Fast-tracked strategic housing developments (SHD) have had a “detrimental impact” on Cork, according to a northside TD.
Figures suggest that less than half of houses, just over one-fifth of apartments, and less than 55% of granted student development applications under fast track planning legislation have been commenced.
A developer can lodge a planning application directly with An Bord Pleanála, and bypass local authority planning departments, if the development is larger than 100 units.
The legislation was introduced in 2017 by then Minister for Housing and Cork South Central TD Simon Coveney.
Sinn Féin’s Thomas Gould, who is a member of the Joint Oireachtas Housing Committee, has called for the legislation to be abolished immediately.
During a committee meeting this week, members were told of the impact of the legislation on the delivery of housing.
Mr Gould highlighted research that suggests the legislation hasn’t had the desired impact on housing.
“Research conducted by journalist Killian Woods indicates that 162 planning applications have been granted via the SHD legislation up to this week. These planning permissions have the potential to deliver 11,949 houses, 31,808 apartments and 12,126 student bedspaces,” Mr Gould explained.
“Of these planning permissions, commencement notices have only been lodged with respect to developing just 41% of the houses, 21% of the apartments and 54% of the student bedspaces,” he continued.
“The system is not working and is being abused by developers who are sitting on sites with permission just to increase the land value.” He said that a number of “controversial developments have been approved in Cork” which have had a “detrimental impact on planning”.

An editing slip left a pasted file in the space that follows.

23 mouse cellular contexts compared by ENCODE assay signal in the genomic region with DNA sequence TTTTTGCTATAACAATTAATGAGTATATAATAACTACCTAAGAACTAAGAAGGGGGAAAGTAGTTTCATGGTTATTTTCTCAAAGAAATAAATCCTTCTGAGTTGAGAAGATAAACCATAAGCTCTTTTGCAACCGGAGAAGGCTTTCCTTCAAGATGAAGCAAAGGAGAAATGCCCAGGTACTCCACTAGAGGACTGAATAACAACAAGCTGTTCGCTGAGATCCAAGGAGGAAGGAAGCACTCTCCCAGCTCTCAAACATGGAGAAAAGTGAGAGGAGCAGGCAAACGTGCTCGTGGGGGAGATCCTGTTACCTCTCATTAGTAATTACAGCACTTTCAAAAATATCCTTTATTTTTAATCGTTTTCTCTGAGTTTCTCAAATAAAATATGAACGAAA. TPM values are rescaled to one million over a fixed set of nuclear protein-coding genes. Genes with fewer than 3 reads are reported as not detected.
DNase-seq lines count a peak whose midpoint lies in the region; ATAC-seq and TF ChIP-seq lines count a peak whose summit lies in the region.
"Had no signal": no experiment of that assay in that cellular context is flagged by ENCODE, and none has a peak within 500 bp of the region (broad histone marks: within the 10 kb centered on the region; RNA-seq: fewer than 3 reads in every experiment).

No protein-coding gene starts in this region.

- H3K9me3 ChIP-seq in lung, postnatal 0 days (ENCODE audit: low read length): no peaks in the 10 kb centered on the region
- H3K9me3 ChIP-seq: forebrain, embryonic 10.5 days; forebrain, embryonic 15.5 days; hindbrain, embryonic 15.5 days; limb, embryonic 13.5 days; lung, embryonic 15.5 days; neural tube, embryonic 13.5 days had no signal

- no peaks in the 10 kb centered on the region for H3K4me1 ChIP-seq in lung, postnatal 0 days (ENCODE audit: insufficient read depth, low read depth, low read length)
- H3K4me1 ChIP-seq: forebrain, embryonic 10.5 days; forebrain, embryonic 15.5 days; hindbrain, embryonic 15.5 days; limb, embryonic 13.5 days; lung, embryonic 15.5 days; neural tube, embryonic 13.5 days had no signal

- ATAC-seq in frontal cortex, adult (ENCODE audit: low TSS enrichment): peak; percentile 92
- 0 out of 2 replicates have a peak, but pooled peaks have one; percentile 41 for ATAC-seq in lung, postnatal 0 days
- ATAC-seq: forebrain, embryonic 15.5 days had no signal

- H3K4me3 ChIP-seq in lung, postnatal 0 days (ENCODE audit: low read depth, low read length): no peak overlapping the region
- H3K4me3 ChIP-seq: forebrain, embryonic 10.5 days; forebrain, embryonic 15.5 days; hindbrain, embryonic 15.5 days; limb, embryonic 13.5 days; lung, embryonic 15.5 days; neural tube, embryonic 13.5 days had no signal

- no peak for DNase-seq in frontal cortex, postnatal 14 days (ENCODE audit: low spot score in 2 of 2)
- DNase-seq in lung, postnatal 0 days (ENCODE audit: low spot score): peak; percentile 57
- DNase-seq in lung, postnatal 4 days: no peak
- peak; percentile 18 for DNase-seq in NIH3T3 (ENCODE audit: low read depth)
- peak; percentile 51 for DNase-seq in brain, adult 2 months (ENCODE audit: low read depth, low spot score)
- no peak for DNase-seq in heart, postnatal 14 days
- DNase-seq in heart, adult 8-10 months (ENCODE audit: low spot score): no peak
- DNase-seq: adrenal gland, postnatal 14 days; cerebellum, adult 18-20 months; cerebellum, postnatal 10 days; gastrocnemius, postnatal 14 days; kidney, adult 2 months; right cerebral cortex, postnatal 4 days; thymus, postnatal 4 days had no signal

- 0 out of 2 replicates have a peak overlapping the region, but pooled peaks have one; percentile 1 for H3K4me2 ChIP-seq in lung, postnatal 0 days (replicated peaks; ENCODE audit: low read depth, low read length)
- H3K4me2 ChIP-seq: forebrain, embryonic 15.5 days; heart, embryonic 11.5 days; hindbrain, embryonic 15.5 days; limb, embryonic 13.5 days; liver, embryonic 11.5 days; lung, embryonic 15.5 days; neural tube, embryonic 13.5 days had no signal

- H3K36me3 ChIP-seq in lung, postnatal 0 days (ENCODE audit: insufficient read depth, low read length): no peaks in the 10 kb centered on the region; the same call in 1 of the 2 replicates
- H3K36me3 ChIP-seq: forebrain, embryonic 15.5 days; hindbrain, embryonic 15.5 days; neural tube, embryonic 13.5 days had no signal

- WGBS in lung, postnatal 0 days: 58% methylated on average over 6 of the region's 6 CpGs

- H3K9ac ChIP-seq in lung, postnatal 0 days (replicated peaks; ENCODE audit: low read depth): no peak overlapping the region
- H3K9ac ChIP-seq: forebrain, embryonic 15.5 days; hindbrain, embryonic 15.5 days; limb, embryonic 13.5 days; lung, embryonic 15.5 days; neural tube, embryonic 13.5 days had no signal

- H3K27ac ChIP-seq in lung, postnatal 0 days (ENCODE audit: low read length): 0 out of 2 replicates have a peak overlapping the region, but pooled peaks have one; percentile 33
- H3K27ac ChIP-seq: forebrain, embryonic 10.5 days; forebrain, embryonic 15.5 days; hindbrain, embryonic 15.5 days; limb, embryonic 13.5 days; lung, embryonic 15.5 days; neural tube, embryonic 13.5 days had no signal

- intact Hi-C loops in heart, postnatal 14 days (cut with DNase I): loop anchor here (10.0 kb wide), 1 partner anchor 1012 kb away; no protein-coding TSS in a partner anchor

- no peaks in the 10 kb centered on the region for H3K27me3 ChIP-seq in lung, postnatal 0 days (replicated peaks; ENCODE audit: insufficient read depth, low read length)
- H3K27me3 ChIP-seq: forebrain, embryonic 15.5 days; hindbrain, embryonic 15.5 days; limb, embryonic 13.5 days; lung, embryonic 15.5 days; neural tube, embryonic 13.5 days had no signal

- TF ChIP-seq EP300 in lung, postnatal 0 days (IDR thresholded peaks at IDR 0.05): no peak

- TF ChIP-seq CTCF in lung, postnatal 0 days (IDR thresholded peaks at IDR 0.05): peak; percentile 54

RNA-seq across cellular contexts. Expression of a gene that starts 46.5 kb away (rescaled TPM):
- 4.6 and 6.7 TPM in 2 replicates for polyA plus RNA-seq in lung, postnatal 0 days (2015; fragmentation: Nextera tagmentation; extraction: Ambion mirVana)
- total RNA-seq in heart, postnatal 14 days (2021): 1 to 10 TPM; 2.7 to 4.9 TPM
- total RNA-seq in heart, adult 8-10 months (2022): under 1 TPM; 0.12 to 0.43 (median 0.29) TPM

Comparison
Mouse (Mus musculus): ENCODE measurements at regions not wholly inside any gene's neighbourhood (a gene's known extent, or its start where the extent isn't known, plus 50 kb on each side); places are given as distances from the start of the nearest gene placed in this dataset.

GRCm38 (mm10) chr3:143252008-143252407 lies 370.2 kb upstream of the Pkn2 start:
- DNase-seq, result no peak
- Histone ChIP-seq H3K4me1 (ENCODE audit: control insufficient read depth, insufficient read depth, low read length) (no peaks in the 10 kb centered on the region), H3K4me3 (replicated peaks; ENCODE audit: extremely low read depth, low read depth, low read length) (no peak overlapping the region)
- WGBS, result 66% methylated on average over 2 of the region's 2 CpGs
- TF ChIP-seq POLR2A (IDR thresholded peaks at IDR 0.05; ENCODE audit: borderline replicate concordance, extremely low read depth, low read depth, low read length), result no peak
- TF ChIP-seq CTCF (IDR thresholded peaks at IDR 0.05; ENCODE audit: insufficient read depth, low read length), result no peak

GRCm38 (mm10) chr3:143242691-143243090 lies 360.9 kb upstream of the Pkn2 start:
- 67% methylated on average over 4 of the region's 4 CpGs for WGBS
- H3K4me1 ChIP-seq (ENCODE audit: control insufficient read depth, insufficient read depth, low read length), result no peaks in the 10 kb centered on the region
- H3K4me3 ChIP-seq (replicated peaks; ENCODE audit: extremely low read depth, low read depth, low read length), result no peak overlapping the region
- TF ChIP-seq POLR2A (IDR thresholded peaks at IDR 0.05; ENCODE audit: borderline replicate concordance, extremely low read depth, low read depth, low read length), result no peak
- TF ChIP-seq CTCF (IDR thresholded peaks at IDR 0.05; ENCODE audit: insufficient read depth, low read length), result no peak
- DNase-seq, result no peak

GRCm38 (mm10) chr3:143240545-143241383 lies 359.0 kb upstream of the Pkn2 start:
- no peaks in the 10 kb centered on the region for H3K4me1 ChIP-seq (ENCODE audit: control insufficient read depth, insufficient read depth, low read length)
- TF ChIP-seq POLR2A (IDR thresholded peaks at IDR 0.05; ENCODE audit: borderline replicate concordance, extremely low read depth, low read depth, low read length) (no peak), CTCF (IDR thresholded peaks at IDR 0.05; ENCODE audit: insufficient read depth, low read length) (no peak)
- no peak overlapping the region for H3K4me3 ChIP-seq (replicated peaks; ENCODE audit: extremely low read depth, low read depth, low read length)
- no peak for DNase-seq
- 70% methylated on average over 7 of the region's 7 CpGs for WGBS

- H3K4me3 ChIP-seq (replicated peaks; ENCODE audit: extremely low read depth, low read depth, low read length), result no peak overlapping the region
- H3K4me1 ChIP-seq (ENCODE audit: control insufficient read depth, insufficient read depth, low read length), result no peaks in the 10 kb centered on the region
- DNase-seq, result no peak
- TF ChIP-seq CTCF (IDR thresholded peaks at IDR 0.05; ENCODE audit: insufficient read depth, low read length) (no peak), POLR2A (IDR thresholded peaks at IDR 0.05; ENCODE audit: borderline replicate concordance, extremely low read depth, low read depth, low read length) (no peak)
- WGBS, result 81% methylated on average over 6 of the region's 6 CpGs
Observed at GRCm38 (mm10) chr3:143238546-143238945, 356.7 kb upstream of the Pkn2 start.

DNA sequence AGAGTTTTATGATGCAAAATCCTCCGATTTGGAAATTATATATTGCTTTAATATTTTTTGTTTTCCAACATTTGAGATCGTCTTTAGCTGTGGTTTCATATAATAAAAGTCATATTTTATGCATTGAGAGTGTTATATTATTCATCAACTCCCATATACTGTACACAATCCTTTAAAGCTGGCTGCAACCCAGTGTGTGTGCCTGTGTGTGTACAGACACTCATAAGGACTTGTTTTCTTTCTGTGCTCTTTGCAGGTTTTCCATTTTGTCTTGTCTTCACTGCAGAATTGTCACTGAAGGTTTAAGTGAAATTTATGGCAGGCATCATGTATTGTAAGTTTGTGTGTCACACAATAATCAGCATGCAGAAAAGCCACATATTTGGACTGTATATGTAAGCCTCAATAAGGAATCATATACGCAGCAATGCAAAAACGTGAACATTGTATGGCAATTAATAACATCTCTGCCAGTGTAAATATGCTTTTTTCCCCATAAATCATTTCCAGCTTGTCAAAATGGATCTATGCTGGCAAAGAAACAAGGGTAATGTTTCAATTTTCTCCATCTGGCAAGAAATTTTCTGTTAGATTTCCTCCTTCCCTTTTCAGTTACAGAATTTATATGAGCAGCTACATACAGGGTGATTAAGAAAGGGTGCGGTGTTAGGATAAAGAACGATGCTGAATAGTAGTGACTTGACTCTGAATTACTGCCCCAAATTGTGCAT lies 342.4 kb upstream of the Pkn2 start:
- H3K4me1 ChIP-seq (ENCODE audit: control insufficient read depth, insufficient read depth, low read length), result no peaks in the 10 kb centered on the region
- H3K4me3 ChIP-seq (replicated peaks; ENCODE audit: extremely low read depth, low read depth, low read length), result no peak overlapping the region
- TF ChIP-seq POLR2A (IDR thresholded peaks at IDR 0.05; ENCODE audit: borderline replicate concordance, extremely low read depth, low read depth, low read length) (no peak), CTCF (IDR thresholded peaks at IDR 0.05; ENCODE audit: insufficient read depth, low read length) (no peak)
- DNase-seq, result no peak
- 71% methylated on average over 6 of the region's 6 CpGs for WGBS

“We can clearly see that many of these decisions were not focused on improving infrastructure and building sustainable communities. I raised this issue of this being bad legislation that was developer-led and benefitted only developers,” he said.
In the programme for government it was committed to that the legislation would not be extended, however Deputy Gould said that continuing until February 2021 “is just not good enough”.
“Once the SHD legislation is abolished, we must introduce meaningful reforms to the planning legislation that introduces statutory timeframes for pre-planning, requests for additional information and appeals to the An Bord Pleanála.
“This will ensure planning decisions can be progressed within the quickest possible time frame without undermining democratically agreed development plans and local participation in planning,” he concluded.
Previously, Fianna Fáil Councillor Seán Martin told The Echo that proper planning needs to be taken into account: “The worry about all of this is once they go over the x figure for housing they can just bypass local government and local residents and to me there’s a black hole there. That needs to be revisited.”